I just received my copy of Rethinking Madness, which Paris Williams, the author, mailed to me. It’s truly an essential text for anyone who wants to understand the psyche, particularly such phenomena that is considered psychotic and mad.
One of the many things he explores which is critically important, is that even within the field of tranpersonal psychology there is a bias against people who have “genuine” psychosis as opposed to “spiritual emergence.”
Paris points out that this distinction is a dangerous one to make and is often not at all clear.
I, for example, contacted Stan Grof as a young woman having recognized my issues were not mental illness and was engaged with interest until I told him I’d been labeled bi-polar. At that point he couldn’t wait to get off the phone. I was struck with the hypocrisy of that, him having married the wife he met as a patient in the psych ward. Her book, The Stormy Search for the Self, about her own spiritual emergence and crisis was at one time very helpful to me.
Anyway, the fact is many people are lost to psychiatry and neurotoxic drugs for life because too few people who might be in a position to help want to really delve into the dark and difficult content that the psyche sometimes presents and then those people experiencing such difficulties are all too often tossed away and drugged for life…a few of us escape to tell the tail of neglect. We too have stories of transformation albeit with some additional struggles that had there been people around to recognize our process and support us we might have been spared some suffering.
This book, Rethinking Madness and many of us who have these experiences hope to democratize the opportunity to heal. Right now only the lucky few are able to find their way.
My first post on the book with some more copy about what is in the book is copied and pasted here:
This is an important contribution to the literature because those of us who have experienced psychosis are recovering and thriving all the time and yet we remain invisible. As long as there is a denial of the great potential in all of us to heal and blossom we will continue hurting those who get diagnosed with psychotic disorders and unnecessarily damning many to a lifetime of illness.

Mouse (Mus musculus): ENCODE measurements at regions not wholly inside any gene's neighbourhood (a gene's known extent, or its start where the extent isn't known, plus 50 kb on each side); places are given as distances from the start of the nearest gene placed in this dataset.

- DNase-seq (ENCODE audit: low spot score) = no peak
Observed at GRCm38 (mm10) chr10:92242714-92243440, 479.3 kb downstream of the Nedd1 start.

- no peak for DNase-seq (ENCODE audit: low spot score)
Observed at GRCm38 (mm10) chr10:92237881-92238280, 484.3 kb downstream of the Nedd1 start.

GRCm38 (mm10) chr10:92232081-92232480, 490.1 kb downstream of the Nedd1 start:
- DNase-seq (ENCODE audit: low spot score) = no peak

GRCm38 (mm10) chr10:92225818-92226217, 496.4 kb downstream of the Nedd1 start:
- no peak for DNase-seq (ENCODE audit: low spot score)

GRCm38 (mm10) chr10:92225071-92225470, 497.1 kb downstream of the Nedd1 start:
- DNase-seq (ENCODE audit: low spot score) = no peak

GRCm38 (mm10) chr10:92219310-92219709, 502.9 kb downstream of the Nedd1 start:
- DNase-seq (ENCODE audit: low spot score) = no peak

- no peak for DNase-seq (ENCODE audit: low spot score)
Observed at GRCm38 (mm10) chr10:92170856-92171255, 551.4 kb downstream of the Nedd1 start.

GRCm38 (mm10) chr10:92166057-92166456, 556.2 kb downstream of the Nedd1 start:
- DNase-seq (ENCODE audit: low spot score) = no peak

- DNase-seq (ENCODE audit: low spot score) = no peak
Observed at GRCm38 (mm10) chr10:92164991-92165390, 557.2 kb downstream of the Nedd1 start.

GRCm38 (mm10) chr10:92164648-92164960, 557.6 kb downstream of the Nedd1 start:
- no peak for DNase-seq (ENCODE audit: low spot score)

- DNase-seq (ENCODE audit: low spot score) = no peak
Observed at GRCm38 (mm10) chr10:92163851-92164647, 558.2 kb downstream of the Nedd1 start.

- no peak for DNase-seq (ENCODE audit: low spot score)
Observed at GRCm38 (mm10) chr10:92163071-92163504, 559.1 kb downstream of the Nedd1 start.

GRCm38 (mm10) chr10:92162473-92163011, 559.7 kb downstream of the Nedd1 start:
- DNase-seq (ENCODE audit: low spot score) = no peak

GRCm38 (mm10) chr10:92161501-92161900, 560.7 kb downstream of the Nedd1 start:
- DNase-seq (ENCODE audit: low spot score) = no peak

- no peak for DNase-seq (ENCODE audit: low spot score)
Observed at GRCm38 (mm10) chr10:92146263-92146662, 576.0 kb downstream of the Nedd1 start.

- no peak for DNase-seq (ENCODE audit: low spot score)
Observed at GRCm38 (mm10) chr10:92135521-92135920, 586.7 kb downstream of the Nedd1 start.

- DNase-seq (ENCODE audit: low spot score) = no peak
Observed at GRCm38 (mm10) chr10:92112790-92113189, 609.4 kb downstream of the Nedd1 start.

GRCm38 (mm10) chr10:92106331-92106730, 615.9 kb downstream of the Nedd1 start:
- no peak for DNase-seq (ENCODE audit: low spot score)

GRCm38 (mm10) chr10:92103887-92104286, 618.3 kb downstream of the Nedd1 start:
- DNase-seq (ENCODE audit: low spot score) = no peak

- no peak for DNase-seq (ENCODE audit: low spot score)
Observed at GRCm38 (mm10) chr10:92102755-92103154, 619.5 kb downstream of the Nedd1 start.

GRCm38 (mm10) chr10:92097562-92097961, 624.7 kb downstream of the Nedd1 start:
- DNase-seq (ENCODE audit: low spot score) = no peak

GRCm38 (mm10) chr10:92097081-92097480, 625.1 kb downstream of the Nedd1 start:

You can download the first 87 pages in PDF format here by clicking VIEW EXCERPT. Here is an excerpt from the PDF that seems to do a decent job of summarizing what the book is about:
When we look closely at the recovery stories of many people [diagnosed with schizophrenia]…We discover that very often, recovery does not simply entail the return to the person’s apre-psychotic way of being, but that a profoundly healing transformation has taken place resulting in a much healthier state of mind than that which existed prior to the psychosis.
When we recognize the very real possibility of full recovery and profound healing and transformation, it becomes quite clear that something truly extra-ordinary is taking place within the psychotic process. While we must not forget the potential for tremendous pain and tragedy that is all too often associated with psychosis, in order to move towards a more complete vision of what psychosis really is, we must also account for the possibility of great healing and renewal.
In order to do this, however, we must come to terms with the fact that the mainstream vision of psychosis currently held in the West is somehow seriously missing the mark. We must question everything we think we know about psychosis and schizophrenia and be willing to approach this topic with a beginner’s mind, finding the courage to venture into the terrifying vortex of madness while not losing sight of the very real possibility of genuine healing and life-renewing transformation.
The content and form of the subjective experiences of psychosis are generally described as being delusions and/or hallucinations. There is the assumption that these experiences are not valid because they do not conform to consensus reality, and so according to this reasoning, the ultimate goal should be to bring the individual’s experiences back into alignment with consensus reality as quickly as possible. However, consensus reality does not necessarily correspond to some objective truth, and indeed may be vastly different from one culture to another. Therefore, I find it more useful to define subjective experiences that are not in alignment with consensus reality as simply anomalous experiences, rather than assuming that they are psychotic.
Is psychosis necessarily a bad thing?